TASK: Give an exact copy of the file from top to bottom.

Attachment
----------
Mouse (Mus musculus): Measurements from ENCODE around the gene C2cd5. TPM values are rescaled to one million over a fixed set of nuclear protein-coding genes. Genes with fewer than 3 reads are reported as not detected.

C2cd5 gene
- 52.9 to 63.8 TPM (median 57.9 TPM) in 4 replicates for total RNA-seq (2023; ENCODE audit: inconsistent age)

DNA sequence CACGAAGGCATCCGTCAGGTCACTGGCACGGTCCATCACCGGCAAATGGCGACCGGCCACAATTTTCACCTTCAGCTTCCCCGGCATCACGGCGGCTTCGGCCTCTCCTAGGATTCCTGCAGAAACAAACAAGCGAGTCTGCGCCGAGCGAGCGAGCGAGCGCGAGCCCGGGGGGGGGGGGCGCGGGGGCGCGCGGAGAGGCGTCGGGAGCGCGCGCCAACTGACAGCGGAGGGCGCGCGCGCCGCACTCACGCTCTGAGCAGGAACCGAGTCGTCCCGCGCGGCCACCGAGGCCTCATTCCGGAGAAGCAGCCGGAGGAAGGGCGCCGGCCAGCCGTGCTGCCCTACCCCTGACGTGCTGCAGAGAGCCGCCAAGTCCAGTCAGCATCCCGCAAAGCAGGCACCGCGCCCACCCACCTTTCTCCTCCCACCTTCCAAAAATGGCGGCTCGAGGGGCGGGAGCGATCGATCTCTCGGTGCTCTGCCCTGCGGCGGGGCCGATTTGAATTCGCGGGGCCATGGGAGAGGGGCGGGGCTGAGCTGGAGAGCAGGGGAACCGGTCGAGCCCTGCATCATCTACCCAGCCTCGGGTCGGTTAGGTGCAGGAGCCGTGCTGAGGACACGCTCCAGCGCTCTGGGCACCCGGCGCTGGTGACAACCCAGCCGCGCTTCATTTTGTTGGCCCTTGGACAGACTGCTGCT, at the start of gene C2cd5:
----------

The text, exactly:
Mouse (Mus musculus): Measurements from ENCODE around the gene C2cd5. TPM values are rescaled to one million over a fixed set of nuclear protein-coding genes. Genes with fewer than 3 reads are reported as not detected.

C2cd5 gene
- 52.9 to 63.8 TPM (median 57.9 TPM) in 4 replicates for total RNA-seq (2023; ENCODE audit: inconsistent age)

DNA sequence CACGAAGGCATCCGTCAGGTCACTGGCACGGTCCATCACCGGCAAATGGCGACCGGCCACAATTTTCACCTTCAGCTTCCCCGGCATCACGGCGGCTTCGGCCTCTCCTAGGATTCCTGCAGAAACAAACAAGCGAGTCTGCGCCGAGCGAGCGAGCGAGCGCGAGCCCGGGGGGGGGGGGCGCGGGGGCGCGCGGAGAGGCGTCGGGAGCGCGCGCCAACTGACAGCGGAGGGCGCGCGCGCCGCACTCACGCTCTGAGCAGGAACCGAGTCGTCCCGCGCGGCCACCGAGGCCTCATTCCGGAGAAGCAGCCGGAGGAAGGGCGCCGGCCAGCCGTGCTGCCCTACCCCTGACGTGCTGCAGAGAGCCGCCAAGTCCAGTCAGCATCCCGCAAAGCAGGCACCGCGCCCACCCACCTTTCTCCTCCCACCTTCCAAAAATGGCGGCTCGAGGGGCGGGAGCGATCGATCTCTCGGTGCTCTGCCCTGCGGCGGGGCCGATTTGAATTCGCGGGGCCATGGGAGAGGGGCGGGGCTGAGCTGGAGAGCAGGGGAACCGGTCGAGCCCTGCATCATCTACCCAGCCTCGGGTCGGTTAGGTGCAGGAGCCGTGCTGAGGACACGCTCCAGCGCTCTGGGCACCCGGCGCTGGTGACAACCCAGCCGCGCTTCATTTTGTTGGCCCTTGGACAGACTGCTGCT, at the start of gene C2cd5: